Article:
Japan’s centenarian population hit a record-high 69,785 as of September, with women accounting for 88.1 percent of the total, on the back of medical advances and greater health consciousness, the welfare ministry said Friday.
The figure rose 2,014 from the previous year for the 48th consecutive yearly increase, and represented a nearly a seven-fold jump from two decades ago. “We will continue to make efforts so that (the elderly) can stay healthy for a longer period of time,” said an official of the Health, Labor and Welfare Ministry.
The tally is an estimate for Saturday, two days before this year’s Respect-for-the Aged Day holiday, based on resident registry data.
The number of male centenarians stood at 8,331, up 139 from a year earlier, while females came to 61,454, up 1,875. In the year through March next year, up to 32,241 people could reach 100, up 144 from the previous year. Former Prime Minister Yasuhiro Nakasone, who turned 100 in May, is one of them.
Looking forward, the centenarian population is projected to rise further, exceeding 100,000 in five years and 170,000 in a decade, according to estimates by the National Institute of Population and Social Security Research. Life expectancy in Japan was projected at 87.26 years for women and 81.09 years for men in 2017.
Kane Tanaka, 115, from the city of Fukuoka in southwestern Japan, is the country’s oldest living female. The oldest man is Masazo Nonaka, a 113-year-old resident of Ashoro in northern Japan’s Hokkaido. He was recognized by Guinness World Records as the world’s oldest living man in April.
Tanaka was born on Jan. 2, 1903, the year the Wright brothers flew the world’s first powered airplane, as the seventh child of nine siblings. She married into a family of rice dealers.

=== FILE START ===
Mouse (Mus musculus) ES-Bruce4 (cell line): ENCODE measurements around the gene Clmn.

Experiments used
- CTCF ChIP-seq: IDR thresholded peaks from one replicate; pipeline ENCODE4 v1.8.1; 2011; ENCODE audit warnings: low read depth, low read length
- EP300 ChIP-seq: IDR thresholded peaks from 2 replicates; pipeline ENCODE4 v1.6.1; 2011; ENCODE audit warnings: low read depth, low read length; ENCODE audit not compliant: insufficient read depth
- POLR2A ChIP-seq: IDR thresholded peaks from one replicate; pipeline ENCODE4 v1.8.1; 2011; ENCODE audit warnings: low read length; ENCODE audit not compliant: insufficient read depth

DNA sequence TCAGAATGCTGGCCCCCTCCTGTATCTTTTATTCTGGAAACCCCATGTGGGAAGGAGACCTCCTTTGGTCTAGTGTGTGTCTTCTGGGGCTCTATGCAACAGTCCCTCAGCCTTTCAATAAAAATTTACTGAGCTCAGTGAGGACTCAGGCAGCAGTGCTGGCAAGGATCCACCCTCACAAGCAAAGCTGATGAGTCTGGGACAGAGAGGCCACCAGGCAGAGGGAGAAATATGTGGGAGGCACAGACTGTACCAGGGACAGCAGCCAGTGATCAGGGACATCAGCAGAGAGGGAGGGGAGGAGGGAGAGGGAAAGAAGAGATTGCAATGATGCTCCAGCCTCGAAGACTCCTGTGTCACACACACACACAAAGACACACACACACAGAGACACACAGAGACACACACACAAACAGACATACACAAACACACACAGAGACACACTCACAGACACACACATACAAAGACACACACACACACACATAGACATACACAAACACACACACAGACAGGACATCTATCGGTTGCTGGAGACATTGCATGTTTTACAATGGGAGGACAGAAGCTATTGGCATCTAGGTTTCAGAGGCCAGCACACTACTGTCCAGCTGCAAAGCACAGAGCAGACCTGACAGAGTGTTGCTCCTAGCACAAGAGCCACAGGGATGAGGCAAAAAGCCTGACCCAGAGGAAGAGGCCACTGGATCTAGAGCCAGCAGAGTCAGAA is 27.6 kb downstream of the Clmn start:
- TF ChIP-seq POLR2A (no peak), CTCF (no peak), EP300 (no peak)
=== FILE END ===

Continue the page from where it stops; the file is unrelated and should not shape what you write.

She now lives in a nursing home in Fukuoka, where she is adored as a “mother” of the other residents, and aims to become the world’s oldest person.
Her daily routine includes playing board games after breakfast. The competitive Tanaka hates to lose and continues the game until she wins.
She also loves solving math problems, calligraphy, steamed buns filled with sweet bean jam, chocolate and cafe au lait. With her favorite phrase, “It is all thanks to you all,” she always expresses her appreciation to people around her.
Nonaka, who was born on July 25, 1905, usually watches TV on his bed and indulges in sweets after meals, according to his family. Nonaka’s daughter-in-law, Tokuko, 78, said, “He does things at his own pace. His personality might have been the key to living long.”
Although Nonaka has a hearing problem due to his age, when his family asks him whether he is fine, he responds by giving the OK sign. He lives in a more than 100-year-old hot spring inn that he used to run.
The number of centenarians in Japan stood at 153 in 1963, when data were first collected. The figure topped the 10,000 mark in 1998 and the 50,000 line in 2012.
According to the latest tally, the largest number of centenarians live in Tokyo at 5,973, followed by Kanagawa and Osaka prefectures. The ratio of centenarians in Japan’s overall population is 55.08 per 100,000.